Braving above normal temperatures, thunderstorms, and extremely limited access to the technological privileges that have become a part of their daily routines, approximately 130 student-athletes congregated at Camp Cedar Falls for the Golden Eagles Inaugural Champions of Character Retreat. The retreat took place from August 10-12, in the San Bernardino mountain retreat location, just out of Big Bear. The student-athletes, coaches, and members of the Student Life family of La Sierra University, participated in various team building and character development activities during the course of the weekend.
On Friday afternoon, the group arrived, settled into their cabins, and enjoyed some free time to meet with their respective teams and/or spend some time getting to know one-another. After dinner, Yami Bazan, La Sierra University's Vice-President for Student Life and Marjorie Robinson, La Sierra's new Dean of Students, introduced the group to the goals of the weekend retreat. Bazan told the student-athletes that the intention of the weekend was to introduce and help the student-athletes better understand the faith-based community of which they are members of and also responsible for representing. Another goal of the weekend was to allow for the opportunity for each individual, student-athletes and coaches alike, to gain information toward their individual and collective character development.
The student-athletes were divided into 11 "Family Groups". Each family group was seated around a table with a leader who would assist them in discussions and activities. The groups were made up of members from each of the six sports that the Golden Eagles Athletic Department sponsors: Women's Volleyball, Men's Soccer, Women's Basketball, Men's Basketball, Softball, and Baseball. The interaction between the sports created a great familial atmosphere within the Golden Eagles Athletic Department. It also allowed incoming recruits and returning student-athletes the opportunity to get to know their new La Sierra University family.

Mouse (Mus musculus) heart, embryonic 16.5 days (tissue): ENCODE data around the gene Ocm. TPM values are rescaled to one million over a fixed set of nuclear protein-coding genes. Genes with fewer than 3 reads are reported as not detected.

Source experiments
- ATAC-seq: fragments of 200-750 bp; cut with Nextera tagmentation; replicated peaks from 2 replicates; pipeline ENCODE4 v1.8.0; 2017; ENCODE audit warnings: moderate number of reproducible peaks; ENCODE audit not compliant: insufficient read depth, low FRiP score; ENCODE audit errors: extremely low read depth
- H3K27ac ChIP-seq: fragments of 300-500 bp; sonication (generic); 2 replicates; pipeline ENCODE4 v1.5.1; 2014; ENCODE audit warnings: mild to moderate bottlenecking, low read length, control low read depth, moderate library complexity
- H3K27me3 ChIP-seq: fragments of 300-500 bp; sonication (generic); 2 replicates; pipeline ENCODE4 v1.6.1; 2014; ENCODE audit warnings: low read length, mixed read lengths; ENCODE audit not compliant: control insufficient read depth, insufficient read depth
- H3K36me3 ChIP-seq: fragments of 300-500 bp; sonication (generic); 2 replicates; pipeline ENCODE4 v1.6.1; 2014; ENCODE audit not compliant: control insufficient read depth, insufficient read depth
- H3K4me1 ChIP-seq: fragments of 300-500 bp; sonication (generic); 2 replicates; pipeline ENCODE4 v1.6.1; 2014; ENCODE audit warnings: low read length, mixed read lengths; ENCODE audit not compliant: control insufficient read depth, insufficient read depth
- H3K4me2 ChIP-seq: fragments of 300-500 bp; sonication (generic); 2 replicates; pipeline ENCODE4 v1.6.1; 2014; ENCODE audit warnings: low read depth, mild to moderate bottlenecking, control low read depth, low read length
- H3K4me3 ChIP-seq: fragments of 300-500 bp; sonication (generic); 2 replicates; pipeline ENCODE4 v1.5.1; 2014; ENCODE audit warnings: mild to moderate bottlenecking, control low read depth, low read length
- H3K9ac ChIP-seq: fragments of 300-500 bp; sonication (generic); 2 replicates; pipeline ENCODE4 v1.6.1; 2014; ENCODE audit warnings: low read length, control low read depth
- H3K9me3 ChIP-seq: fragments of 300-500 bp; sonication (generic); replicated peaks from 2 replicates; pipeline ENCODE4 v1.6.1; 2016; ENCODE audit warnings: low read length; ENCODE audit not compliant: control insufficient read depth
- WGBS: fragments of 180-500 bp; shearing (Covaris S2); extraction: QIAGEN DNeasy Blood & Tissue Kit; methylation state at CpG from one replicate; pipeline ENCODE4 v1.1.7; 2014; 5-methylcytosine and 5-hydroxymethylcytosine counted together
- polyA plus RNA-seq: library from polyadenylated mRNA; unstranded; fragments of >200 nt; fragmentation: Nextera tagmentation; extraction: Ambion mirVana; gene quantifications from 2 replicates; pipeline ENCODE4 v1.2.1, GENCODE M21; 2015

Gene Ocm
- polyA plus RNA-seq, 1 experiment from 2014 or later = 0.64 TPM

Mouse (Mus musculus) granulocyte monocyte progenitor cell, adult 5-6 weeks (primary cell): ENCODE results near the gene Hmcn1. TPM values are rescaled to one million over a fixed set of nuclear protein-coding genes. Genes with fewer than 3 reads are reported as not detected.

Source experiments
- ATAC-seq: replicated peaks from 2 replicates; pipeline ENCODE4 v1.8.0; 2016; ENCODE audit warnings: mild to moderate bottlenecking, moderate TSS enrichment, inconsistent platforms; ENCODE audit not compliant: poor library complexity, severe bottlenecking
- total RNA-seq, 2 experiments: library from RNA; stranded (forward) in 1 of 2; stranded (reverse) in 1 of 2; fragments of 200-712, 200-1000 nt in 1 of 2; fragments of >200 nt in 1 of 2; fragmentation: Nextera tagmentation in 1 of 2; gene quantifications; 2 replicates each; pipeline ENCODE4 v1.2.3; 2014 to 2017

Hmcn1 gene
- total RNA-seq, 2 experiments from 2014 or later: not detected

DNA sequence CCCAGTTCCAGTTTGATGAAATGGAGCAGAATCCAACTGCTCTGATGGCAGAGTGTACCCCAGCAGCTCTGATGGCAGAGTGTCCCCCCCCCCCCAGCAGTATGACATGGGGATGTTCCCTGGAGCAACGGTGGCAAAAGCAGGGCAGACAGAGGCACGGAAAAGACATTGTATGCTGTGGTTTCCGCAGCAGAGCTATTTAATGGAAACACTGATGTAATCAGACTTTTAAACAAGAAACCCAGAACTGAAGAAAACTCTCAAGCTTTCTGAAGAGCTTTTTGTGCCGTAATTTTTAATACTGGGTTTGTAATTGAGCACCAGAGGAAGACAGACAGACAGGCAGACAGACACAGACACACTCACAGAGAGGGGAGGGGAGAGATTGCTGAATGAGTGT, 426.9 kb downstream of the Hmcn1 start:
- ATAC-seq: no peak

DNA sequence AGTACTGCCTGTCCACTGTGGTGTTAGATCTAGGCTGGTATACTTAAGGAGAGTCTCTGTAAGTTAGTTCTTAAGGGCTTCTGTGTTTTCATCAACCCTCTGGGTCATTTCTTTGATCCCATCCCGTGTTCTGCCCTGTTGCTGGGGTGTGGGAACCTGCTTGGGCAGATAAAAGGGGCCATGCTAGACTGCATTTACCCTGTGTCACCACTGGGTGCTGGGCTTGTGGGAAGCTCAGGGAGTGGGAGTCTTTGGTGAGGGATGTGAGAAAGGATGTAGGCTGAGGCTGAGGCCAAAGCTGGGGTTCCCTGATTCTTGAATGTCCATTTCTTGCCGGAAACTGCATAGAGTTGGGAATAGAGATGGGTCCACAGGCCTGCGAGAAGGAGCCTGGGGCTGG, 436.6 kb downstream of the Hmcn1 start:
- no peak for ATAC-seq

During the course of the weekend, these family groups participated, within their respective groups and with the other groups, in a variety of activities designed to help them meet and get better acquainted with members outside of their respective teams. The activities also allowed for teambuilding and camaraderie.
The weekend retreat also included speakers who focused on topics ranging from the NAIA Champions of Character initiative to an introduction of what Seventh-Day Adventists believe (La Sierra University is affiliated with the Seventh-Day Adventist Church). Bob Wilson, Vanguard University athletic director, presented the group an explanation of the five core values that the NAIA Champions of Character program is built on. Wilson, who is also a member of the Champions of Character national faculty, informed the group what character means on the court or field of play and off, and throughout the rest of their lives. "I am envious that you were able to host this event," said Wilson. "On our campus we emphasize all of the things I spoke on, but we have never been able to have a retreat like you had with all of your student-athletes."
Former University of California-Riverside athletic director, Stan Morrison, concluded the weekend with a lecture on how athletics played an integral role in his life development and success. Morrison touched on various aspects of his career, ranging from winning a basketball national championship at the University of California-Berkeley, playing professional basketball in Spain, coaching at various NCAA Division I institutions, and as an athletic administrator at two NCAA Division I institutions. After 30-plus years, working in intercollegiate athletics, Morrison retired in August of 2011.
La Sierra University campus chaplain, Sam Leonor provided the spiritual focus for the weekend. Leonor assisted student-athletes in their focus on what La Sierra University stands for, and reminded them about the enormous responsibility they carry to represent La Sierra University in the most positive manner, both on and off the field of play. "I was impressed with how respectful and attentive our students were during our conversation about Adventist beliefs and identity," said Leonor. "I am satisfied that they will be great representatives of our institution and what we stand for."